Eurobarometer Survey on Entrepreneurship 2009
2009 Eurobarometer Survey on Entrepreneurship
Stable Preference for Employee Status in the EU
In Europe the preference for self-employment remained stable. As in 2007, 45% of all Europeans would like to be self-employed while 49% would prefer working as an employee. In the USA the preference for self-employment has decreased from 61% to 55%. However, the share of US citizens who would like to be an employee has remained almost unchanged at 36% (vs. 37% in 2007).
There are large differences between Member States concerning the desirability for self-employment. Cyprus and Greece show results clearly above the EU average and even above the US. In Slovakia, Belgium, Denmark, the Czech Republic and Sweden only one third of the population or less declares an interest for being an entrepreneur.
Men generally express a stronger preference for self–employment (51%) than women (39%) and young people are more inclined to start a business than older citizens. A good education promotes the desire for self-employment as does living in an urban area. The occupation of the parents is another strong indicator for the occupational preferences of the children. Of those whose one of parents were self-employed 56% would like to be self-employed too. Where both parents were employees only 42% of the children declare a preference for self-employment.
Marked differences in the reasons for the employee preference
In the EU (but also in Japan and South Korea) the preference for being an employee is mainly motivated by considerations of stability (regular income, stable employment relation) and by the generally agreeable employment conditions (working hours, social protection). External constrains or the lacks of resources (finance, skills, business idea) are relative minor reasons.
In the US all the above reasons are relatively minor whereas in China it is clearly the lack of resources that keeps people in the employee status.
Ambivalent attitudes towards entrepreneurs: job creators or exploiters?
All over the world people agree that entrepreneurs are job creators and that they develop new products and services which benefit the whole society. Yet, the image of entrepreneurs has declined in the past two years. 54% of all Europeans believe that entrepreneurs only think about their own wallet and 49% believe that entrepreneurs exploit other peoples work. In 2007, the figures were clearly lower (45% and 42%).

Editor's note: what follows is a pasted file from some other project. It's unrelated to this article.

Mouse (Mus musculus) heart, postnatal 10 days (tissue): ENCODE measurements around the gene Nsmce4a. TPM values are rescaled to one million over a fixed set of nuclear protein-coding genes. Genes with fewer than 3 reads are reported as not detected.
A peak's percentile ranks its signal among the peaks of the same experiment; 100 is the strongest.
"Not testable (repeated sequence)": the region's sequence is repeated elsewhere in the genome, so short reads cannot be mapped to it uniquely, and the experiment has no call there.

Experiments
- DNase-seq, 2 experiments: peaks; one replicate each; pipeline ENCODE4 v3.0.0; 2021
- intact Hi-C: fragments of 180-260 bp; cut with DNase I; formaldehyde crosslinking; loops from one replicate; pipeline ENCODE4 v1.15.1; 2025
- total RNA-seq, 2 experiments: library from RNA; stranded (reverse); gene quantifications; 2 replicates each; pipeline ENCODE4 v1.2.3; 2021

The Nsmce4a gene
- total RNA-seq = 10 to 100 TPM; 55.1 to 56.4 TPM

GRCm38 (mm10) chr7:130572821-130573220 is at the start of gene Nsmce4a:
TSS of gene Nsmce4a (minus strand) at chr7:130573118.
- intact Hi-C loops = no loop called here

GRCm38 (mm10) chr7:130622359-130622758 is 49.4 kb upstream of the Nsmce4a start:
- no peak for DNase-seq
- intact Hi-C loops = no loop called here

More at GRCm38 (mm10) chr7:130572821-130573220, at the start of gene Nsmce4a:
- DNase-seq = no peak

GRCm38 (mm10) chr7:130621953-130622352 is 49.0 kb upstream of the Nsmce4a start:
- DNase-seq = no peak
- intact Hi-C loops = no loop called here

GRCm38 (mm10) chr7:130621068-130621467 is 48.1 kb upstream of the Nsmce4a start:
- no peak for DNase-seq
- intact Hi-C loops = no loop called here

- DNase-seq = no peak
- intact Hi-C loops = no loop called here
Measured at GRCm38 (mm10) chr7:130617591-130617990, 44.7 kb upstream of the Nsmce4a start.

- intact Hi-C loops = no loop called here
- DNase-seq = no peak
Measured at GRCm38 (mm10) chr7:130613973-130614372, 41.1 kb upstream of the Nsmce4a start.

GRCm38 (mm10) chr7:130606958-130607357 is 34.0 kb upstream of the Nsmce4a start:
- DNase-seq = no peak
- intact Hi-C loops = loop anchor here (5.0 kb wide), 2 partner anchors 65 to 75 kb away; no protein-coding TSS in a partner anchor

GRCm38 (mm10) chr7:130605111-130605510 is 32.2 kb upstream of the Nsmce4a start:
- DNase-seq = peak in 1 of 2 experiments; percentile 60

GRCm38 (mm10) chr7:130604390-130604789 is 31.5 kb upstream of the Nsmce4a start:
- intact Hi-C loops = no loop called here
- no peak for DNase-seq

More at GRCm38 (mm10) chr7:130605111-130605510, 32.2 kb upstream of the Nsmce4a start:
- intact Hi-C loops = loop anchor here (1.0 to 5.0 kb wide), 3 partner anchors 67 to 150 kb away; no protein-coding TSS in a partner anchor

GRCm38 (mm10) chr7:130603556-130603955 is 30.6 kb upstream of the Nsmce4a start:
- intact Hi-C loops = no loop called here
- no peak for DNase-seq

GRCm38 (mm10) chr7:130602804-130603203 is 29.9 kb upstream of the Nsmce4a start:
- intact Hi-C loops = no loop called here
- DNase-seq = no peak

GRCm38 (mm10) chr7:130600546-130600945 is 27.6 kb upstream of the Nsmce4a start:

The status of entrepreneurs varies greatly between different countries. In the Scandinavian countries it is very positive (e.g. 83% of Danes and 78% of Finns had a favourable opinion about entrepreneurs) whereas in Eastern Europe the entrepreneurs' reputation is generally lower (only 26% of Hungarians and 33% of Poles have a favourable opinion about them). Yet, in comparison with other professions, entrepreneurs are considered in a rather positive way: 49% of all Europeans declare having a good opinion about entrepreneurs. Only the liberal professions (lawyers, doctors, architects etc.) enjoyed greater esteem (58%). Significantly lower is the regard for civil servants (35%), top-managers (28%), bankers (25%) or politicians (12%).
Are entrepreneurs a different kind of people?
For the first time the Flash Eurobarometer on entrepreneurship has analysed not only entrepreneurial attitudes and opinions but also character traits and personality characteristics of entrepreneurially active people. There are some noticeable differences in the personalities of people with business experience and those without. Somebody who is running a business or did so in the past is generally more willing to take risks, enjoys competition more and thinks himself more inventive. Business people are also more confident to master difficult talks and count less on their luck to solve problems.
Entrepreneurial attitudes in Europe compared to the US and Asia
Chinese people have the strongest preference for self-employment (71%), Japanese people the weakest (39%). Similarly, Chinese think it is quite possible to become one’s own boss (49%). In Japan only 12% consider this career option possible.
A higher ratio of Chinese (40%) than Americans (38%) declare that they have first-hand experiences in starting a business. In Europe and Japan these figures are rather low (22% and 20%), even lower than in South Korea (31%).
In the US, entrepreneurs enjoy a good reputation. 73% of US citizens questioned in this survey said that they have a favourable image of entrepreneurs. In Europe, at least about half of the population (49%) has a favourable image of entrepreneurs. In China the ratio is only 40%, in Japan (32%) and Korea (30%) even lower.
The survey has been published for the first time in 2000. It covers now 25 EU Member States, USA, Norway and Iceland. The results are representative and presented by country, but also by socio-demographic characteristics.